African Heritage/Black History Month is ending and Lent is beginning. History requires remembering and remembering is more than cerebral recall and reflection.
The opposite of remembering is actually dismembering – killing a thing by isolating its parts. So true remembering pulls everything together: facts and feelings; remorse and pride; thoughts and actions; soul, mind and body – and not just yours, for it’s best done in community (corporate remembrance of our Lord’s death is called communion). And it’s timeless. Past failures and triumphs carry us through present sorrow and joy and unto future hope. Remembering is an embodying, life-giving experience.
We asked Gavin McCombie of First Baptist Church Dartmouth about Black History Month he immediately thought of Nelson Mandela’s funeral. It was a full-bodied event. There was regret. Non-blacks, especially, had to consider the landscape of racial injustice in which Mandela suffered, survived and soared. There was loss and concern. How much would South Africa (and the world) miss his wisdom and integrity? But there was also joy.
It was the celebrations of Mandela’s tribal people and the clash of funeral “cultures” that struck Gavin. At one point, the speech of a foreign statesman was drowned out by the dancing and ululating of native people rejoicing over their native son. His legacy outweighed their loss.
You always experience this robust remembering at African heritage activities. There’s no side stepping around past and present injustices and no denial of their consequences, but heroines and heroes (from politicians to performers) and enduring character and culture are celebrated as well – celebrated not just because they happened, but because they can happen again and are now more likely to.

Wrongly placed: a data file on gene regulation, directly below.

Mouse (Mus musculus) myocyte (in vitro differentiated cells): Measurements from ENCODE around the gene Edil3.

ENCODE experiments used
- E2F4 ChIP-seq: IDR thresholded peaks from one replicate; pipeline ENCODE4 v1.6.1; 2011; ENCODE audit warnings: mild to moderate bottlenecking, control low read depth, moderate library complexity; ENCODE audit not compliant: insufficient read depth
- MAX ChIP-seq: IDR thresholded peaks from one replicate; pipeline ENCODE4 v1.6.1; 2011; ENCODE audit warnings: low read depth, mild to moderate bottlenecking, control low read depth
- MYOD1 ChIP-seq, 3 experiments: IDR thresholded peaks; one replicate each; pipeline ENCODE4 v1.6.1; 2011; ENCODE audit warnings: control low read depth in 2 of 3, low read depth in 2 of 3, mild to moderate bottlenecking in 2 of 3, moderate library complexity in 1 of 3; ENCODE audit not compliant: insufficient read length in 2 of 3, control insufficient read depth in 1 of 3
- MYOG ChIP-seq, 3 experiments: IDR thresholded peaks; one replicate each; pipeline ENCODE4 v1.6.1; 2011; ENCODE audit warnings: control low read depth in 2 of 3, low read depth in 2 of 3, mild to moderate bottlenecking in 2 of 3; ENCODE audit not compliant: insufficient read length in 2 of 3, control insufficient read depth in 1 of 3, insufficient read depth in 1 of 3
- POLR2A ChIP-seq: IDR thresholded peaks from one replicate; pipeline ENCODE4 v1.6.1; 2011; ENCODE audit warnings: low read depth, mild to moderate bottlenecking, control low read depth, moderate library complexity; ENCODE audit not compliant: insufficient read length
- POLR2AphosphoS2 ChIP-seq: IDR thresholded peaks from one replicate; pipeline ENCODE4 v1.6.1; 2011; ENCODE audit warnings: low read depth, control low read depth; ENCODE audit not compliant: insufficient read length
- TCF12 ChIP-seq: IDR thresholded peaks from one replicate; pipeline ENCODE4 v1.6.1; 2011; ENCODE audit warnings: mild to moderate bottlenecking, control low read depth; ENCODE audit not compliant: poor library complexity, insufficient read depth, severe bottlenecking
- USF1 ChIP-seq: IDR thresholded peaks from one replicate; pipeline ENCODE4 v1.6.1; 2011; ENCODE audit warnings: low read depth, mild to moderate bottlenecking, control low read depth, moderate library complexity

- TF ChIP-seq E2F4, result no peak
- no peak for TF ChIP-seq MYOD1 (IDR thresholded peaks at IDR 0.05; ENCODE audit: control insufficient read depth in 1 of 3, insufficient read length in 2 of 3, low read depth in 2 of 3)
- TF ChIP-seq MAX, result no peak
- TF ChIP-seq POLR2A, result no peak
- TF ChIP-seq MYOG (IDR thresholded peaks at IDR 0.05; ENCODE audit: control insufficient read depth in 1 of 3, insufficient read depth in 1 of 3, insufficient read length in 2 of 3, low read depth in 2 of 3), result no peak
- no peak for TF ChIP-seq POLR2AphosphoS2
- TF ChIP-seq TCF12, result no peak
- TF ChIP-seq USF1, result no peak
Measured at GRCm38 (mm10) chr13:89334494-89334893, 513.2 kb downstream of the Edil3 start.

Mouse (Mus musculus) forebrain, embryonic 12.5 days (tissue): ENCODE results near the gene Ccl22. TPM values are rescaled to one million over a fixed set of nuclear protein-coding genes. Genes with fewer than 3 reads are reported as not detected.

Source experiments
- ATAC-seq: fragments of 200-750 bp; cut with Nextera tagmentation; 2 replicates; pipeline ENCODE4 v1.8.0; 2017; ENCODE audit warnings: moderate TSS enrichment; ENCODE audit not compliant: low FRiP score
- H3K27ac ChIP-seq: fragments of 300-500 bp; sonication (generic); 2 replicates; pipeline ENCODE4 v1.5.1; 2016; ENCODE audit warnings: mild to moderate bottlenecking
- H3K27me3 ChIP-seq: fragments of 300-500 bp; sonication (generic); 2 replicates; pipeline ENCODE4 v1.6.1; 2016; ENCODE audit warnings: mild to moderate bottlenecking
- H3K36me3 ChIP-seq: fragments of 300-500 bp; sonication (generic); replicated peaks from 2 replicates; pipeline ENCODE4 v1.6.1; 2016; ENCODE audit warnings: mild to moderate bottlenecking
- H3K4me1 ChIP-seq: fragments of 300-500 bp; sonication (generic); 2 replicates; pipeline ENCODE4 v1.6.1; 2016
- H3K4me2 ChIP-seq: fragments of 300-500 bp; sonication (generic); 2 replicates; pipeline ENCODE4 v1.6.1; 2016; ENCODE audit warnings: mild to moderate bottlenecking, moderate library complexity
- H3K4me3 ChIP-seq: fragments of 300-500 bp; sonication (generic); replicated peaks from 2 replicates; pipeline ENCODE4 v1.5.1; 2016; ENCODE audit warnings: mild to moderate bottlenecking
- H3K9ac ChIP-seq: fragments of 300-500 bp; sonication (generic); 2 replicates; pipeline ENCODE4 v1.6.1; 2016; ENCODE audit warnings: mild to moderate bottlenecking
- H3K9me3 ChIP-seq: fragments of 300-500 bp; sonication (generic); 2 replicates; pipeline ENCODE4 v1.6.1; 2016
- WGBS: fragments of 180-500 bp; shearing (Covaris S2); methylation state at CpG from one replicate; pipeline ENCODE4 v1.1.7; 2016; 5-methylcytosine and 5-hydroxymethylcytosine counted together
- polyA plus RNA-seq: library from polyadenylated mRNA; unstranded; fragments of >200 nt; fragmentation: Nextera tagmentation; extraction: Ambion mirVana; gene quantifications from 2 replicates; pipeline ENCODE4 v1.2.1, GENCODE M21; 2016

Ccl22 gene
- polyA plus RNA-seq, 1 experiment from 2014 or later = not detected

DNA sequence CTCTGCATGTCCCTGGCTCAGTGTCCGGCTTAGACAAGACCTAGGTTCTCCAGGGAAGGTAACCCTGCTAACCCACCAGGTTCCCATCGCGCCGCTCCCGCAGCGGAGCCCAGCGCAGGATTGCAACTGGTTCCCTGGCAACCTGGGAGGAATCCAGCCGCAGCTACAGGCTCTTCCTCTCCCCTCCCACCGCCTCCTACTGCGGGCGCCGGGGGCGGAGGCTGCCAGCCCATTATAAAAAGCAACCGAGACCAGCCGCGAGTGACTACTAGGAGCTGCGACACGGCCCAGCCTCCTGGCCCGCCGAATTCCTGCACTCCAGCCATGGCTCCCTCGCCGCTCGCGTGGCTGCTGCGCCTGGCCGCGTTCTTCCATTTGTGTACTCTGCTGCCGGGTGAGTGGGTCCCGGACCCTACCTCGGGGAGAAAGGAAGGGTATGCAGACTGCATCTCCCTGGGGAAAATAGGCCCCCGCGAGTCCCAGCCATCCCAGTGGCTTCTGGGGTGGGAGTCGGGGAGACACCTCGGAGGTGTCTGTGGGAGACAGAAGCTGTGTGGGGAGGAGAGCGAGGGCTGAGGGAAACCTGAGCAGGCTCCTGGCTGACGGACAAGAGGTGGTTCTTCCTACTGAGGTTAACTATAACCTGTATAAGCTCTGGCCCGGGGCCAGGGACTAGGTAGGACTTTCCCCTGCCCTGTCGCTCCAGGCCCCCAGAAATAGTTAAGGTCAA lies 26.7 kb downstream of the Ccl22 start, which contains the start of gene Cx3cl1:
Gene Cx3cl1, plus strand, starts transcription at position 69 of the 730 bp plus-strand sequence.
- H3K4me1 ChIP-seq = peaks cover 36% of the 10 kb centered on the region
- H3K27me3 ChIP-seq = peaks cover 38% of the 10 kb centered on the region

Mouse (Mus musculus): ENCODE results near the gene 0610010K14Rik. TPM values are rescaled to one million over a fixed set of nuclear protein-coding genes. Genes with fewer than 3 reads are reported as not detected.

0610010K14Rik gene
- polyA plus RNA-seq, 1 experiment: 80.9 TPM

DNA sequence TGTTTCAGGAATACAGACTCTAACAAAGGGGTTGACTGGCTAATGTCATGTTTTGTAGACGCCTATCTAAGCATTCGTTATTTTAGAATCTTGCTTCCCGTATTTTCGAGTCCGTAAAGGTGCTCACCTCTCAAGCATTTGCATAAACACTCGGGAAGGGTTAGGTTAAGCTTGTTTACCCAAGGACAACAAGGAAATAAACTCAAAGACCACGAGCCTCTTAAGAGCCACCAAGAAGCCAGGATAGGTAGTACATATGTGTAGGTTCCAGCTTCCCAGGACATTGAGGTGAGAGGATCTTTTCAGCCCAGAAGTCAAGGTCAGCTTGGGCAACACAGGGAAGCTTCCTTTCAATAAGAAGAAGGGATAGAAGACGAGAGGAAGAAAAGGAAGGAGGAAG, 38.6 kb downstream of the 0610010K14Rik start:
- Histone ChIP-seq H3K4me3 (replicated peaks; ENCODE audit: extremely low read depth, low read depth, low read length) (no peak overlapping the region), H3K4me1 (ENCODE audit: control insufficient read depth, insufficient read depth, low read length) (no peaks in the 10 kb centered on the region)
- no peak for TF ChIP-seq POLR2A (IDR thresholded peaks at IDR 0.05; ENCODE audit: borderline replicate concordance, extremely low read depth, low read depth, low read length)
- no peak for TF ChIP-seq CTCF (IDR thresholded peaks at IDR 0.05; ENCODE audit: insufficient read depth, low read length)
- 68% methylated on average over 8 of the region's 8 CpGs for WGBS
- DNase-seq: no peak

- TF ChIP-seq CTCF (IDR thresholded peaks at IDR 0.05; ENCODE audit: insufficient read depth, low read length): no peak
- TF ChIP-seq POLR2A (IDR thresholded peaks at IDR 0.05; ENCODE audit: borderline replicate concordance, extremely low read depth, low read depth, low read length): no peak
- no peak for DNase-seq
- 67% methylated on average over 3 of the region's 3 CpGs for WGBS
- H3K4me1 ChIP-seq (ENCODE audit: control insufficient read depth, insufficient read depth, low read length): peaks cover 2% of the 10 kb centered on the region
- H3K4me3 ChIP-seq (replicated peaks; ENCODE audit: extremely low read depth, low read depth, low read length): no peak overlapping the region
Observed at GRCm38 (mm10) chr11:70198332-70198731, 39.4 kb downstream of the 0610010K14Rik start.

Indeed, remembering brings both the track and the grandstand into clearer focus. We realize we’re surrounded – surrounded by witnesses whose former Olympian feats of freedom help us be faster, higher, stronger. And as they watch us, we watch Jesus.
African Heritage and all overcomers and contributors – the world’s Mandela’s, Preston’s, Oliver’s and Clayton’s (a few former African United Baptist achievers) – remind us of our Lord Jesus Christ. And who has endured, forgiven and blessed more than him?
He is now seated higher than all but is also sharing our lane, running (skating?) with us and for us. His speed, strength, records and medals are ours and there’s more to be won. So he tells us to pull ourselves together, to sacrifice, to run, to dance – to re-member well.